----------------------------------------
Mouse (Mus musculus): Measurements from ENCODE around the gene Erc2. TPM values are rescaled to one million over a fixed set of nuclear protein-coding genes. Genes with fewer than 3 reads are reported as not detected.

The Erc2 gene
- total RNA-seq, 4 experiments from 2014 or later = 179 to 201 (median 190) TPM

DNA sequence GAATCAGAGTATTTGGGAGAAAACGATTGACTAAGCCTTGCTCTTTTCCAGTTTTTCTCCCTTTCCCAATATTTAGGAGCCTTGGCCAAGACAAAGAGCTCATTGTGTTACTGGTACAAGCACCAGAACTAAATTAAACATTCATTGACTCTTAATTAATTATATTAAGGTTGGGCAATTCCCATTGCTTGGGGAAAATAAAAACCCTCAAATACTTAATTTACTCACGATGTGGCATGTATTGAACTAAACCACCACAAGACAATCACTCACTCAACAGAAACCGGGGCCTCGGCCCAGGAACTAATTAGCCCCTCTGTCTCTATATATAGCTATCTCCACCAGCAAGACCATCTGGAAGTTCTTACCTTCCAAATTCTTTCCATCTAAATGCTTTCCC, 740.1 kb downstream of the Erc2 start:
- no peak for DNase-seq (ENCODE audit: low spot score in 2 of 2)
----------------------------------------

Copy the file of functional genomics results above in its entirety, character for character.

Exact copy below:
Mouse (Mus musculus): Measurements from ENCODE around the gene Erc2. TPM values are rescaled to one million over a fixed set of nuclear protein-coding genes. Genes with fewer than 3 reads are reported as not detected.

The Erc2 gene
- total RNA-seq, 4 experiments from 2014 or later = 179 to 201 (median 190) TPM

DNA sequence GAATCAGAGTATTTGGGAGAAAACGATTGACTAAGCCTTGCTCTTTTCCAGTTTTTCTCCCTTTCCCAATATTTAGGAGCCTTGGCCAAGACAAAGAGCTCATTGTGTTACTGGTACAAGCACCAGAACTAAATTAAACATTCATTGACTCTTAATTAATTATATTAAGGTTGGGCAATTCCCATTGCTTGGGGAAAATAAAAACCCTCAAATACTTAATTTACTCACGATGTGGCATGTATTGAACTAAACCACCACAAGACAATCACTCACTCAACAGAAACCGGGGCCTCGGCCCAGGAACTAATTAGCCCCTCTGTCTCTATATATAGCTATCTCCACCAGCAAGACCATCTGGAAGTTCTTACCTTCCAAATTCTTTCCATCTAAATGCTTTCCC, 740.1 kb downstream of the Erc2 start:
- no peak for DNase-seq (ENCODE audit: low spot score in 2 of 2)